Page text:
Reports/Technical

MH370 DECODED
Jump to navigation Jump to search

Technical Reports

General Notes

This section indexes or links to various Reports of a technical nature central to the narrative of Malaysia Airlines Flight MH370.

Prior to the establishment of the The Malaysian ICAO Annex 13 Safety Investigation Team for MH370 a Preliminary Report was produced by The Chief Inspector of Air Accidents, Ministry of Transport (Malaysia).

Short annual Reports in a similar format, called Interim Statements, were subsequently produced by The Malaysian ICAO Annex 13 Safety Investigation Team for MH370 until 2018.

The Malaysian ICAO Annex 13 Safety Investigation Team for MH370 conducted the official investigation into the loss of MH370. ICAO Annex 13 includes a standard format for reports. A version of the Factual Information section was released in 2015. The response by Next-of-Kin and others was disappointment because there were no 'answers'. However, the objective of an Annex 13 investigation is quite clear:-

The sole objective of the investigation of an accident or incident shall be the prevention of accidents and incidents. It is not the purpose of this activity to apportion blame or liability.

The search for MH370 did not yield any answers either. Some commentators even doubted that flight MH370 ended in the south Indian Ocean. But debris which has been confirmed to be from Malaysia Airlines flight MH370 has been recovered in Madagascar, Mauritius, Mozambique, La Réunion Island, South Africa and Tanzania. The most significant item is a Flaperon which was found on La Reunion Island on 29 July 2015.

The fuselage or wreckage of MH370 had not been located; the flight recorders had not been recovered; but the government of Malaysia urged the Annex 13 Team to conclude their investigation and publish a report. This 'not final' report named the Safety Investigation Report MH370/01/2018 was released to the public on Monday, 30 July 2018.

The Safety Investigation Report was published with sets of Appendices which include Debris Reports. But the Ministry of Transport (Malaysia) website which hosts a copy of this report may not include links to the appendices. Also, the Factual Information published in 2015 was removed.

Royal Malaysia Police Reports

Like all police and intelligence services the Royal Malaysia Police (RMP) has not produced any report on MH370 for public reading. Police conduct criminal investigations, collect evidence which could be presented in a Court, and such information is never released prior to a court hearing. The Police Commissioner and deputies attended media conferences and may have provided some details of the progress of their investigation which has been quoted by mainstream media, but that is all.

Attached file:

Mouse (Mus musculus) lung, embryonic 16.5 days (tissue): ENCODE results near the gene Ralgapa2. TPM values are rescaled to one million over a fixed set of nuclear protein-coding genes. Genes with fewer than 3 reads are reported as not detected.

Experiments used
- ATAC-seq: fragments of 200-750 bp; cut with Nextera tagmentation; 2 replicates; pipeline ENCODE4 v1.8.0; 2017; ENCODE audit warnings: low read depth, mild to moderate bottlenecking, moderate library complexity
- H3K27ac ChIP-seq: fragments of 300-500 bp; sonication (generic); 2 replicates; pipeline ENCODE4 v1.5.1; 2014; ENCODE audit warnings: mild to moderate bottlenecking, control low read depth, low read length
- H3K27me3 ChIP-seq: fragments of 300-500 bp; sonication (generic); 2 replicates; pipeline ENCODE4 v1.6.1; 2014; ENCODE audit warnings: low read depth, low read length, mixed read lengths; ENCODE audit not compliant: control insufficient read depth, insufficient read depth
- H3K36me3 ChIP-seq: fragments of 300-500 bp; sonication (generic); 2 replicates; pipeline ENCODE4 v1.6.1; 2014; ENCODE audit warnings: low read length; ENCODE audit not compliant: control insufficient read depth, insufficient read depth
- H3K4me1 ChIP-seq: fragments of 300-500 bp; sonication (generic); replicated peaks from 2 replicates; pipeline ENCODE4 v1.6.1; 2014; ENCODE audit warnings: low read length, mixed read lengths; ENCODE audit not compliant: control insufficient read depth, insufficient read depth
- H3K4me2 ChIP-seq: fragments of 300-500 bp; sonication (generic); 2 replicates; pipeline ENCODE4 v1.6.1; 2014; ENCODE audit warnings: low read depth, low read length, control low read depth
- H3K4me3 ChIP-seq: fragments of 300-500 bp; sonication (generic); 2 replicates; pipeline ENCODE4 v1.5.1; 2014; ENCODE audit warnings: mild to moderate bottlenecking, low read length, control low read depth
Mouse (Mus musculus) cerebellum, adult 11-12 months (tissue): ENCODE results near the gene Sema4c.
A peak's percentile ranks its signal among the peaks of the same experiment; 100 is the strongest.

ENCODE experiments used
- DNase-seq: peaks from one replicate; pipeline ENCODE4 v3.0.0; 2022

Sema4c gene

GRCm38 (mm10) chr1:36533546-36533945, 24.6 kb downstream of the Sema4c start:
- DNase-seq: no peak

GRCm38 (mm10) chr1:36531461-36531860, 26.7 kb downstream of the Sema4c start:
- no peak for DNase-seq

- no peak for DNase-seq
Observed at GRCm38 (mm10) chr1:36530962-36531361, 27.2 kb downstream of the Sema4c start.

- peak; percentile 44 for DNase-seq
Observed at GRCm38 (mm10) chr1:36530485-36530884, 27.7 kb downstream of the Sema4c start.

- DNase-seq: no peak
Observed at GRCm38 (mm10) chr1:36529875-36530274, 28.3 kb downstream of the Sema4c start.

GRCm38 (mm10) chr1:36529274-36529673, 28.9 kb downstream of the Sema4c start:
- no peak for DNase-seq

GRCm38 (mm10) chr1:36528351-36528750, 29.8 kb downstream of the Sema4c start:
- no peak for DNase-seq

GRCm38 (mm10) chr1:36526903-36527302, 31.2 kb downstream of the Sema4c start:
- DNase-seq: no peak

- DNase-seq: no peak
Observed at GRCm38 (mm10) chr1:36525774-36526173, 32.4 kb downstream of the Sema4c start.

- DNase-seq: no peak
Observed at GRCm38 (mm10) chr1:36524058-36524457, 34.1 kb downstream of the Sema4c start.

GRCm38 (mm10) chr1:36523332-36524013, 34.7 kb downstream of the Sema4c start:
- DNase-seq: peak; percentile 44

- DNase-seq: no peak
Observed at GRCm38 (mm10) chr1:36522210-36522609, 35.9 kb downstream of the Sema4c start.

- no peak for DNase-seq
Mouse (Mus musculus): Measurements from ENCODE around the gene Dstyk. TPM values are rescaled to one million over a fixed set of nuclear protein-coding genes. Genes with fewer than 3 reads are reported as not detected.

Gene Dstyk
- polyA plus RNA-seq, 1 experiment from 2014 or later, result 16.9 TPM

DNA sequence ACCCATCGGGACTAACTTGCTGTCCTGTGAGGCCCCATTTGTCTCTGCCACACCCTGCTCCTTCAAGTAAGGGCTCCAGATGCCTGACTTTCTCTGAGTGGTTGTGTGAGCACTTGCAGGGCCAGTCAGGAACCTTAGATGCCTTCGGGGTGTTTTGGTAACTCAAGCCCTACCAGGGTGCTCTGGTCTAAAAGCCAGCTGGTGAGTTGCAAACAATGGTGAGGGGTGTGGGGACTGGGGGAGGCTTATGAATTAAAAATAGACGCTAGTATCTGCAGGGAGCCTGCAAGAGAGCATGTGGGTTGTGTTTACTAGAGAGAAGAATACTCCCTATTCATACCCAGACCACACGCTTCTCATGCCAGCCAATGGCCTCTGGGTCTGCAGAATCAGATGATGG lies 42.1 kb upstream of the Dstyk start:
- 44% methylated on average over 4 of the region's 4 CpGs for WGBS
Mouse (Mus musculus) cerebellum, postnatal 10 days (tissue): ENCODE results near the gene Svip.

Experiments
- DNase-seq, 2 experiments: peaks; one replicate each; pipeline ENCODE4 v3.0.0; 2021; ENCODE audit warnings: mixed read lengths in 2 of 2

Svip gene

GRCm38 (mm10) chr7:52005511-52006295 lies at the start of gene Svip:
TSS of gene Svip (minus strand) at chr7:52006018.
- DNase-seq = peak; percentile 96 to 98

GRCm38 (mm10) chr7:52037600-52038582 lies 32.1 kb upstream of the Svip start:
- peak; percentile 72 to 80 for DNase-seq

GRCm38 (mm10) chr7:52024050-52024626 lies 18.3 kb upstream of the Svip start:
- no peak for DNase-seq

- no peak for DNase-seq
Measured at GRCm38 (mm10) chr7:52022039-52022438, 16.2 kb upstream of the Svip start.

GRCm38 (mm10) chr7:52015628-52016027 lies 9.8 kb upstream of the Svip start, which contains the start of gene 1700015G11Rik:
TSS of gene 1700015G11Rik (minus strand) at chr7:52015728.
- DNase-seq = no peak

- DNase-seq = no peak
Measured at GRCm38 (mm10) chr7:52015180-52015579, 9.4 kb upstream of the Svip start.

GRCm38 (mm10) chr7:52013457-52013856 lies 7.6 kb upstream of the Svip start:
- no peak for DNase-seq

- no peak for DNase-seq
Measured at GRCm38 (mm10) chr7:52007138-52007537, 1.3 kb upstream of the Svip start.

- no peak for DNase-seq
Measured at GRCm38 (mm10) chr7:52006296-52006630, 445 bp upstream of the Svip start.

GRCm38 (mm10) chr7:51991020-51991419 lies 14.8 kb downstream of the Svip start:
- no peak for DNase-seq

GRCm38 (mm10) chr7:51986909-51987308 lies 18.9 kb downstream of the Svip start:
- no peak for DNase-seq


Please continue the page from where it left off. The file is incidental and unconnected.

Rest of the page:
However, there are two items of interest which are noted here:-

  1. A set of files which appear to contain copies of folders collated by the Royal Malaysia Police were released on the Internet, despite their security classification and risk to the person who obtained the data. Over time these folders have been withdrawn from various sites, such as scribd, but the files may have been kept by various journalists and others.
  2. The Australian Transport Safety Bureau was the first organisation to officially confirm rumours that a flight simulator owned by the Pilot-in-Command, Captain Shah, may have been used to 'plan' a flight to the southern Indian Ocean. Based on information provided to the ATSB by the RMP The Operational Search for MH370 (ATSB 2017) includes this statement:-

    Six weeks before the accident flight the PIC had used his simulator to fly a route, initially similar to part of the route flown by MH370 up the Strait of Malacca, with a left-hand turn and track into the southern Indian Ocean. There were enough similarities to the flight path of MH370 for the ATSB to carefully consider the possible implications for the underwater search area.
    Source: ATSB Pilot in Command’s flight simulator

    The set of RMP Folders (1) contains data on which this statement was likely based. This information is described and analysed in the section Flight Simulator Analysis.

References and Acknowledgements

Extracts from official reports are included in this website to provide easily accessible background information. References are included (or will be added) and copyright is acknowledged. Links to copies of these reports may also use the resources of the Internet Archive or Wayback Machine.